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Redistricting Task Force: 3 Appointed by Elections

by Larry Bush on 06/17/2011

in Empty Chairs

The Elections Comission named its three appointees to the Redistricting Task Force at its June 15 meeting. Six more are to be named — three by the Board of Supervisors and three by the mayor.

Elections named David Pilpel, Melissa Tidwell and Mark Schreiber.

Pilpel is a regular at city boards and commissions and frequently testifies at hearings.

Mark, P. Schreiber is a managing partner at  Cooper White & Cooper and 1992-93 civil grand jury member

Melissa Tidwell is the Corporate Counsel at Google.

All Election Commission application bios are linked below in this story as a pdf.

Fifteen applications for the Board of Supervisors’ appointments to the Redistricting Task Force now are on file, while the Elections Commission has scheduled a meeting for June 15 to begin selecting its appointments.

The nine-member Task Force includes three appointments from the Elections Commission, three from the Board of Supervisors and three from the mayor. The mayor’s office has not announced when it will begin accepting applications.

The fifteen applicants pending at the Board of Supervisors include five who also applied with the Elections Commission.  They include the diversity of San Francisco’s ethnic communities and a reasonable cross-section of the city’s neighborhoods, from the Marina to the Avenues, Chinatown to the Mission.

Most applicants come with seasoning in outreach through work with community nonprofits, particularly in housing. Also among the applicants is Paul Hogarth, longtime managing editor of Beyondchron.org as well as the CEO of the United Way.

Here is the alphabetical list of the submitted applications, with a redistricting tf-bd1 to the pdf that contains the full applications from each.

The date for a hearing as well as a deadline for applications has not yet been set.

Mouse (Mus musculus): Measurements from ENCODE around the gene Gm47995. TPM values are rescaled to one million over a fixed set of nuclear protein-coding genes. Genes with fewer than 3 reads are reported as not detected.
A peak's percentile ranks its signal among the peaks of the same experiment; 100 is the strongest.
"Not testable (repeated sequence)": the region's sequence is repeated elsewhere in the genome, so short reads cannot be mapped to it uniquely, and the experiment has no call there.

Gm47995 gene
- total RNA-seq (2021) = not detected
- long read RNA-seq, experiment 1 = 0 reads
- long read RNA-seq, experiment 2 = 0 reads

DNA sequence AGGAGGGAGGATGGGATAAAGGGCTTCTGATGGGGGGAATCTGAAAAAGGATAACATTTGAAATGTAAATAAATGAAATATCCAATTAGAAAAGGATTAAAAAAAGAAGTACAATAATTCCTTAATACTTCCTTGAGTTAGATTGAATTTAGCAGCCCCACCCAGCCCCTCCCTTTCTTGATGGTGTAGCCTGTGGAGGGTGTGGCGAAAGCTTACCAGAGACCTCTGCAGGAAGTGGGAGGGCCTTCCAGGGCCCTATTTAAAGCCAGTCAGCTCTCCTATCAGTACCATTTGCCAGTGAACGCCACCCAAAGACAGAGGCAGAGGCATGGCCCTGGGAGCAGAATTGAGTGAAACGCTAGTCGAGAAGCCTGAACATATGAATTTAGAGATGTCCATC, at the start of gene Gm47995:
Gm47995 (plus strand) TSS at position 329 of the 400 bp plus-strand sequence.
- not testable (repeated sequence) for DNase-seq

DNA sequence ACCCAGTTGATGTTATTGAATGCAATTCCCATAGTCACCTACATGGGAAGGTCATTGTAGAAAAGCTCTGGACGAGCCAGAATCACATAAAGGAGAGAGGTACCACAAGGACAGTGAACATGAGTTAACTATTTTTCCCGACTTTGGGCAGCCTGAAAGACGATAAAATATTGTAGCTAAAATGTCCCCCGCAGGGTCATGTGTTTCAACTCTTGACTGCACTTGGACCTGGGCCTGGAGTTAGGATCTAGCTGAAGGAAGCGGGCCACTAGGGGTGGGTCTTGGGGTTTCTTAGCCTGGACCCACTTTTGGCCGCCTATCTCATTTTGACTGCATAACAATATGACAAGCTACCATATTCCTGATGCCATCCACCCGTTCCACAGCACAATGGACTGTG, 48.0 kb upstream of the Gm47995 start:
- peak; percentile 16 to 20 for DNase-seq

(Asterisk means also applied with the Elections Commission. Information on ethnicity or neighborhood is based on the applicants determination)

Mike Alonso, 94122 (39th Avenue) a security professional, identifies as Latino

* Kathleen “Kat” Anderson, 94123 Avila Street, an attorney on employment discrimination and labor issues. Director of the Marina Community Association.

Maria Guadalupe Arreola, 39th Avenue, investigator and mediator with SF Human Rights Commission, identifies as Latina

Michael Chung, (Potrero), senior corporate counsel with SAP America, Inc., identifies as Korean American

* Ron Dudum, 31st Avenue, property manager, member of Arab and Palestinian communities, board candidate four times over past 11 years.

* Rachel Ebora, 94110, Ex Dir, Bernal Heights Neighborhood Center, identifies as Filipino, lead and designed outreach program for Census 2010.

Paul Hogarth, Tenderloin Housing Clinic, lives on Turk Street, Beyond Chron managing editor

* Jenny Lam, Director of Community Initiatives at Chinese for Affirmative Action, Diamond Heights Blvd, identifies as Chinese.

Eric McDonnell, Quesada Ave, CEO of United Way, identifies as African American; Board chair SF School Alliance